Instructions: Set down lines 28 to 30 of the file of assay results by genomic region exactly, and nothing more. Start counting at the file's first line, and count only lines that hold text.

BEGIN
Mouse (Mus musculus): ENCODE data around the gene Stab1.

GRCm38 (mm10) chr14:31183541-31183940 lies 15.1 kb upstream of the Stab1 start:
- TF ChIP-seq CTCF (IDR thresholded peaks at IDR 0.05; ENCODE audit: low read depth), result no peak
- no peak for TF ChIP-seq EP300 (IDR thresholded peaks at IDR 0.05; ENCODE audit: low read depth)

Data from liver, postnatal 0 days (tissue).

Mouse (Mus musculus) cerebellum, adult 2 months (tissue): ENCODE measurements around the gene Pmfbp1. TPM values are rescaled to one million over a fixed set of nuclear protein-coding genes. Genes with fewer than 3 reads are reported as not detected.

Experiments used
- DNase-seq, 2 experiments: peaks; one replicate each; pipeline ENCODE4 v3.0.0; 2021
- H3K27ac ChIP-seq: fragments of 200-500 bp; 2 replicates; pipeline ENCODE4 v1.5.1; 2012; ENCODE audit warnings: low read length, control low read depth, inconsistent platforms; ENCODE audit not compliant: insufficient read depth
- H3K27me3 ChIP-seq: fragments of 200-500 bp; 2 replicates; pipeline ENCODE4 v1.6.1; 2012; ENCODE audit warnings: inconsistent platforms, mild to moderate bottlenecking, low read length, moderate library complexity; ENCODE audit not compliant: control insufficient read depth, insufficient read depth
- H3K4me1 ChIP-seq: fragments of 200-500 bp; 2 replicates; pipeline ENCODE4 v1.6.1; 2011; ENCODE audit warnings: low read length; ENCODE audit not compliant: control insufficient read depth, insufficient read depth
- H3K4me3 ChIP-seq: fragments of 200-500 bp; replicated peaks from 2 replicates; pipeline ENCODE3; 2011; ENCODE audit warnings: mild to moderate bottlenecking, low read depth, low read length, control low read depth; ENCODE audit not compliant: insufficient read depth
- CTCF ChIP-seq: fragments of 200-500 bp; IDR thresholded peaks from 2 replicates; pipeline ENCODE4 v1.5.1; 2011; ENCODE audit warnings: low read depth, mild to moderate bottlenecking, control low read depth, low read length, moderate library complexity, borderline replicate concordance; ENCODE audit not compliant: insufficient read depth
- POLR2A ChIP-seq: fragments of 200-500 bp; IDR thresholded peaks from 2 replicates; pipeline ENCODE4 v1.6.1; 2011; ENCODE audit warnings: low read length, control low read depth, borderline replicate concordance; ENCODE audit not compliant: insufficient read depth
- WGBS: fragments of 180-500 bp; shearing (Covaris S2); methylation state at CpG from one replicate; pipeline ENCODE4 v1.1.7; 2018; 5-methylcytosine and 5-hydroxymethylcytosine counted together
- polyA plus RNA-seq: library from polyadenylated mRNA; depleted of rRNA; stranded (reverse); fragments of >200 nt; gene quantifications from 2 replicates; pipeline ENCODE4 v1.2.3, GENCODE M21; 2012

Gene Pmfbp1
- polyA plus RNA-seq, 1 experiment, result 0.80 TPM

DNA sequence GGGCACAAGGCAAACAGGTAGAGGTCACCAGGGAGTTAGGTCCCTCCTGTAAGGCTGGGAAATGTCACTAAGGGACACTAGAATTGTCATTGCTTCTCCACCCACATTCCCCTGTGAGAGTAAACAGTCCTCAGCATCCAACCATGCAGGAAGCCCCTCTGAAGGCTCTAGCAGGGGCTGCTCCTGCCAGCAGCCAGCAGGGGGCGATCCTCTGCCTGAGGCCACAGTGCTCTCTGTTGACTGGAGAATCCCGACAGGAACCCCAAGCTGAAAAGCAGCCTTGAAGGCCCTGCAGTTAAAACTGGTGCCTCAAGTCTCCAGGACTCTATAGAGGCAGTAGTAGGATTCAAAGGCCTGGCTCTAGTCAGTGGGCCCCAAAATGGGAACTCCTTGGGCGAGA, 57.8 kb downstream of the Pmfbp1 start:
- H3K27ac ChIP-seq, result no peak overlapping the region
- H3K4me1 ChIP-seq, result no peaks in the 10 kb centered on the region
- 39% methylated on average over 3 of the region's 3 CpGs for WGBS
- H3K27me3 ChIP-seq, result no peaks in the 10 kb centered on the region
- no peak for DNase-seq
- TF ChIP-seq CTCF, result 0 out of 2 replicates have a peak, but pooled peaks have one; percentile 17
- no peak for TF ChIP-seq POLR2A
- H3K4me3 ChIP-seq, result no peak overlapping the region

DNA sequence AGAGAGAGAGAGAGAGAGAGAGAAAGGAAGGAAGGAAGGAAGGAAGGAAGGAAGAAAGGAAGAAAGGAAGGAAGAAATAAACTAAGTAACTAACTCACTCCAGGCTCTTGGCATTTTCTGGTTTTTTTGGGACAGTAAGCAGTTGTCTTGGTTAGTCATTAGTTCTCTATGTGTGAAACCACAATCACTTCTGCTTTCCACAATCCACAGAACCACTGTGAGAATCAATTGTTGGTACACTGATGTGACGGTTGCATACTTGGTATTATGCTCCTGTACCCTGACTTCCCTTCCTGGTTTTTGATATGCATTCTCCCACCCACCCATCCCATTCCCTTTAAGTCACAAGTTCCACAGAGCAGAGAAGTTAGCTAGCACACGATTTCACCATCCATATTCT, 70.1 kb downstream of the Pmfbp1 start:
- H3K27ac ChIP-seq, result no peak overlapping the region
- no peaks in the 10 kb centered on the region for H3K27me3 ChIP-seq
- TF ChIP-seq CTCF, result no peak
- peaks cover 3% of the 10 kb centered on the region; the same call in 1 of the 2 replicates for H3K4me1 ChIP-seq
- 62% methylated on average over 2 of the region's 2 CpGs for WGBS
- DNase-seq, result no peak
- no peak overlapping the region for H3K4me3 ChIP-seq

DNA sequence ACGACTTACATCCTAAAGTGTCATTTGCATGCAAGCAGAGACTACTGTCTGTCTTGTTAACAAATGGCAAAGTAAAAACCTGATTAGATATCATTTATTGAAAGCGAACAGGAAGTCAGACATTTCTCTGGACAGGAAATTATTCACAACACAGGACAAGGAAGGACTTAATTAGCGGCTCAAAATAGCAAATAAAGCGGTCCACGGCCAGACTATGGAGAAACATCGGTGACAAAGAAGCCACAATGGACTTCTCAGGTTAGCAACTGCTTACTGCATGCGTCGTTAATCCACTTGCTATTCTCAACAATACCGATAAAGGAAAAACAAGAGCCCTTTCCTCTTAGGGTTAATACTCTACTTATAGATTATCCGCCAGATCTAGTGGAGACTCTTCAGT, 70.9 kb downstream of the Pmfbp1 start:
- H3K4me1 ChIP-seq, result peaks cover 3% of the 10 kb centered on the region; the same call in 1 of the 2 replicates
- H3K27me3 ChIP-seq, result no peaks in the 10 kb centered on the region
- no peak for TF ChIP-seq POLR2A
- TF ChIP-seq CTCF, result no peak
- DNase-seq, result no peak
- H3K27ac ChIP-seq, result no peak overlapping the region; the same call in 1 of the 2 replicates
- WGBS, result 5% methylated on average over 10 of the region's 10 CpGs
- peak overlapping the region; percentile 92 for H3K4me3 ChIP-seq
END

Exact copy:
DNA sequence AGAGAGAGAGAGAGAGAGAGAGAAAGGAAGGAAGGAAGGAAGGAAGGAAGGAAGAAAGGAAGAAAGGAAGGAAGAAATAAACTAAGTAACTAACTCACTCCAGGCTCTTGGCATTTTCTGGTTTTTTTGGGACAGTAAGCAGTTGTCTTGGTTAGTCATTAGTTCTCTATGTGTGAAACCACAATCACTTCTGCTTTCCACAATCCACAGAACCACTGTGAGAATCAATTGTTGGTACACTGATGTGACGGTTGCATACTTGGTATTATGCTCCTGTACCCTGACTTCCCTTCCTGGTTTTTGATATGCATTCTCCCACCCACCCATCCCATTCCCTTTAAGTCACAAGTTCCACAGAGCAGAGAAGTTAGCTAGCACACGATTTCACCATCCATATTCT, 70.1 kb downstream of the Pmfbp1 start:
- H3K27ac ChIP-seq, result no peak overlapping the region
- no peaks in the 10 kb centered on the region for H3K27me3 ChIP-seq